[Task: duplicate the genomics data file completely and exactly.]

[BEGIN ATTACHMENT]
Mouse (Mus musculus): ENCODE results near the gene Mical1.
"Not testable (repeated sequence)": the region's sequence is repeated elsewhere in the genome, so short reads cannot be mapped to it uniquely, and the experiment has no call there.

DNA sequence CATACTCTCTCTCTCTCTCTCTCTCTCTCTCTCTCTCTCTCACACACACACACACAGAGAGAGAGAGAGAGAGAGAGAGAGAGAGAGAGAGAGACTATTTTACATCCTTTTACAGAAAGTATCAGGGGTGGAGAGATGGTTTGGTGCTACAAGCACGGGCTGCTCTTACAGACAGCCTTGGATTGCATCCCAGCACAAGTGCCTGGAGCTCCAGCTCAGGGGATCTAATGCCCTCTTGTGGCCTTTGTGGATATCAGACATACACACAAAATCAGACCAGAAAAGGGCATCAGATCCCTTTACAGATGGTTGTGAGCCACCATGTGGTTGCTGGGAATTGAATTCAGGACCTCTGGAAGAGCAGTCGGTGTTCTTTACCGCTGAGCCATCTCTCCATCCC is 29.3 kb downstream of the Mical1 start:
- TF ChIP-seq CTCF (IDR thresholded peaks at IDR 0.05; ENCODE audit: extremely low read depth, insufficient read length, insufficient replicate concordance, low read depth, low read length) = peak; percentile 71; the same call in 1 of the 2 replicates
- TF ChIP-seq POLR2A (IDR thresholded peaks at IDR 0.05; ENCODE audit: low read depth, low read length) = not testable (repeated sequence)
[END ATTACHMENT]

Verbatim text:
Mouse (Mus musculus): ENCODE results near the gene Mical1.
"Not testable (repeated sequence)": the region's sequence is repeated elsewhere in the genome, so short reads cannot be mapped to it uniquely, and the experiment has no call there.

DNA sequence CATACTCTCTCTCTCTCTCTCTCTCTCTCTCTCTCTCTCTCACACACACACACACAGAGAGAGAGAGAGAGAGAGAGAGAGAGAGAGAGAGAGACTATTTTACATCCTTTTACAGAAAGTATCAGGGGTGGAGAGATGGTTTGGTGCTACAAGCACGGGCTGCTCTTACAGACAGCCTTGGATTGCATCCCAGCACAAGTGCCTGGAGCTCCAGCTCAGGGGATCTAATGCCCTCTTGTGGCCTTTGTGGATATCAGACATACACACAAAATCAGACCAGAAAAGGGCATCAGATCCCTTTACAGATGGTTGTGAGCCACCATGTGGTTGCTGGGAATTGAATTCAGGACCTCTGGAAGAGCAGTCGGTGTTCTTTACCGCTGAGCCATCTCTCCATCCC is 29.3 kb downstream of the Mical1 start:
- TF ChIP-seq CTCF (IDR thresholded peaks at IDR 0.05; ENCODE audit: extremely low read depth, insufficient read length, insufficient replicate concordance, low read depth, low read length) = peak; percentile 71; the same call in 1 of the 2 replicates
- TF ChIP-seq POLR2A (IDR thresholded peaks at IDR 0.05; ENCODE audit: low read depth, low read length) = not testable (repeated sequence)